We also managed to have a very amusing experience at a reflexology “spa”, where staff were confused by Rowena being Asian, but not speaking Japanese or Chinese, and Christy quickly learned to tell the therapist in Japanese not to poke her feet so hard. Ouch!
    Special thanks to Rowena (and Marc’s phone) for (temporarily) improving the quality of our blog photos.
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  • Day506


    September 24 in Japan

    After an all day drive back to Sapporo, we stayed overnight before our flight to Kanazawa – which fortunately gave us an opportunity to eat at the delicious conveyer belt sushi restaurant one more time. YUM!

  • Day503


    September 21 in Japan

    This part of Hokkaido felt fairly remote and was populated with sprawling farms, many large and small crater lakes, and more onsens.
    The ryokan we were staying in didn’t have a bath so we had to go a few hundred meters down the road to the local public bath for ablutions – group nudity always creates an interesting cultural experience.
    We’ve been told many were scared off after the earthquake and cancelled their reservations so we’ve seen very few tourists here. Apart from indulging in onsens, we drove to several lakes and the coast to enjoy some very nice walks through the forest, near volcanoes, and along the shore. We also enjoyed a visit to the Peoples of the Far North Museum, which had an excellent collection of artifacts from the indigenous people from Alaska, Hokkaido and Russia. Hokkaido has been every bit as beautiful as we hoped.Read more

  • Day500


    September 18 in Japan

    An easy 6 hour drive through more scenic rice fields, dense forests, and along a rocky coastline took us to the small fishing village of Utoro.
    The area is famous for onsens and the remote national park and UNESCO World Heritage Site of Shiretoko. This peninsula, which has no roads through most of it, preserves a wilderness teeming with bears in the summer. We ventured to the end of the road on both sides of the peninsula and were rewarded with beautiful coastal, volcano and forest views, but no bears. Pink salmon were running up the rivers and streams, so we very much enjoyed watching the ritual struggle upriver to lay eggs.
    On our last night here, we visited a fancy hotel onsen as day visitors. We had it all to ourselves and loved the incredible views over the harbor from the pools and sauna.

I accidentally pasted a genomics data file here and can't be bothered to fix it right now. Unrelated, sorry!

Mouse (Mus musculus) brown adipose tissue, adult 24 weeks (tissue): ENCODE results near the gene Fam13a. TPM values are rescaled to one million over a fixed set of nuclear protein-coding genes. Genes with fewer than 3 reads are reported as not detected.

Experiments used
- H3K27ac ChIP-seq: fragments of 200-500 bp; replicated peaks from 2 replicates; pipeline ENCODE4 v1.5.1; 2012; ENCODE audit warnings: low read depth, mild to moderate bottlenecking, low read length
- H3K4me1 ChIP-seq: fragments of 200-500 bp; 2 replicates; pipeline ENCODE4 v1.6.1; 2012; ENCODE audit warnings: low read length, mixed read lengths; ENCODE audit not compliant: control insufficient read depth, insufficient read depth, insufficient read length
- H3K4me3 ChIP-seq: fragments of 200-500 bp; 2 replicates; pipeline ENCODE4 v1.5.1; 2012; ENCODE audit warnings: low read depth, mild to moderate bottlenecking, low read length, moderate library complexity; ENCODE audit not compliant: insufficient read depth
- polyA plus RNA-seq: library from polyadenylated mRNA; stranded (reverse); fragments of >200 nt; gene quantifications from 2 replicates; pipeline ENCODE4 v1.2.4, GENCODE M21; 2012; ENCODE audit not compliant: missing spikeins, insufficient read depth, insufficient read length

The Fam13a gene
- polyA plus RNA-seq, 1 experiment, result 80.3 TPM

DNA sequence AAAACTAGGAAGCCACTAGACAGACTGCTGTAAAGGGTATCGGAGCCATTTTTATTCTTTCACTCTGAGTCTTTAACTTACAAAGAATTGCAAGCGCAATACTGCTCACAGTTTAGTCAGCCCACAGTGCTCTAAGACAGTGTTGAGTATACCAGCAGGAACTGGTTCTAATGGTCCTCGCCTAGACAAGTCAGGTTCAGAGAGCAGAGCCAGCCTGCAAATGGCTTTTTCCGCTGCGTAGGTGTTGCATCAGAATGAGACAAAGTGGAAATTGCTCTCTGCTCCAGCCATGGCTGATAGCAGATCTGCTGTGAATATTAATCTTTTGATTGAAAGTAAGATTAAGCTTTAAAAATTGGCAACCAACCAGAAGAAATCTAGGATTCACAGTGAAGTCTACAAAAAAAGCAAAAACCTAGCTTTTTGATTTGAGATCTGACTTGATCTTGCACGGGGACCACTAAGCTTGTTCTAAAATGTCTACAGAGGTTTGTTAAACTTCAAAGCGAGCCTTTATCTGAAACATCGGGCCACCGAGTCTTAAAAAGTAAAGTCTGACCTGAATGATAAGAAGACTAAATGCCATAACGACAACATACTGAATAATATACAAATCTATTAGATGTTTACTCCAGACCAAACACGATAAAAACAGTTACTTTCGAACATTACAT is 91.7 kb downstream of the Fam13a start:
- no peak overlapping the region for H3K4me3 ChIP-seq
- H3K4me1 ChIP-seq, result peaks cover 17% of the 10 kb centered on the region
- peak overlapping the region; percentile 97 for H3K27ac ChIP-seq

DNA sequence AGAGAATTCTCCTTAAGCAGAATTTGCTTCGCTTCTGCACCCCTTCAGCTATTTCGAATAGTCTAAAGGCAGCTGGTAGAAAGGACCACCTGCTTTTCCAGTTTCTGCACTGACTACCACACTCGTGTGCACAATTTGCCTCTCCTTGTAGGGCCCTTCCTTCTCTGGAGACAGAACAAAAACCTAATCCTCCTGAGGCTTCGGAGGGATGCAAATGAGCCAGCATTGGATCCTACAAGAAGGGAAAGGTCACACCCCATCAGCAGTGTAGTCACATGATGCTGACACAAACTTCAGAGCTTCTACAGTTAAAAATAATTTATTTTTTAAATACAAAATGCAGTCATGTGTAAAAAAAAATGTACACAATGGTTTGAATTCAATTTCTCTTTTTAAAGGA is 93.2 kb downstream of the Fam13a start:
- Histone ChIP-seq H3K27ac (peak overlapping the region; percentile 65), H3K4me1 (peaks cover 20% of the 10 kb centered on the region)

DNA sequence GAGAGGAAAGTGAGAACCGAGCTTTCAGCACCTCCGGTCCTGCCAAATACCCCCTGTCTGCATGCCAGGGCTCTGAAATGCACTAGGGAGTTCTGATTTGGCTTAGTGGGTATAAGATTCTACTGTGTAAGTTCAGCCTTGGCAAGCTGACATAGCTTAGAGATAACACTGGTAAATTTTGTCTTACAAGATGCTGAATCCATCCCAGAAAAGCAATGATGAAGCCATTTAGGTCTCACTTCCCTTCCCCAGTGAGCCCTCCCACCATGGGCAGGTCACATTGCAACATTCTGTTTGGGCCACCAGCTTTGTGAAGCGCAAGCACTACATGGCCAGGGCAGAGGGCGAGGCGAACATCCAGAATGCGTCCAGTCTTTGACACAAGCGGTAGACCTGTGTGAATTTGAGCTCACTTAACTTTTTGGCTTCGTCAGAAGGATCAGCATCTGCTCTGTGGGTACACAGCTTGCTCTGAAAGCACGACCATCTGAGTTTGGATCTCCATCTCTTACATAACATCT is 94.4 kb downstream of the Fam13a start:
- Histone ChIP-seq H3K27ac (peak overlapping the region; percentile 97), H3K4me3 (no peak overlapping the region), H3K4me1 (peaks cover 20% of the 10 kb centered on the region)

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  • Day497


    September 15 in Japan

    After picking up our rental car, we drove a few hours through the beautiful farmland of Hokkaido to the city of Asahikawa. Driving here is pleasant and easy as there aren’t many people and the speeds are slow (50km max, though most drivers ignore this limit which seems far too low for the excellent road conditions). Our rental car was tricked out with lots of driver feedback – including telling us “Overspeed detected. Please drive safely”, “Sudden deceleration detected. Please drive safely”, and incessant beeping if we happened to cross the center or shoulder lines.
    While we missed the peak summer flower season, we still found some beautiful fields of flowers nearby Biei and Furano. We were also a bit early for the leaves changing, but still enjoyed a soggy and scenic hike up to Mount Asahidake where the volcanic and alpine landscape was stunning. Luckily, we could catch a gondola back down so were able to save our knees hurting or our shoes getting too muddy. Stumbled across a cute café for lunch, where they baked their own bread and used local, fresh ingredients.
    This area is famous for skiing and onsens (hot springs), and would be (even more) stunning in winter.
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  • Day494


    September 12 in Japan

    This small town on the coast is famous for its’ seafood, historic stone buildings and a very scenic canal. We really enjoyed our brief time here walking along the canal and a pretty path along the old railway line, drinking local beer and sake, and admiring the beautiful, old buildings that lined the quaint streets and alleys. Glass making is a local specialty and a very good museum highlighted some of the world’s best glass making traditions, including an amazing display of Tiffany glass (which we weren’t allowed to photograph, unfortunately) displayed in an impressive old, stone bank.Read more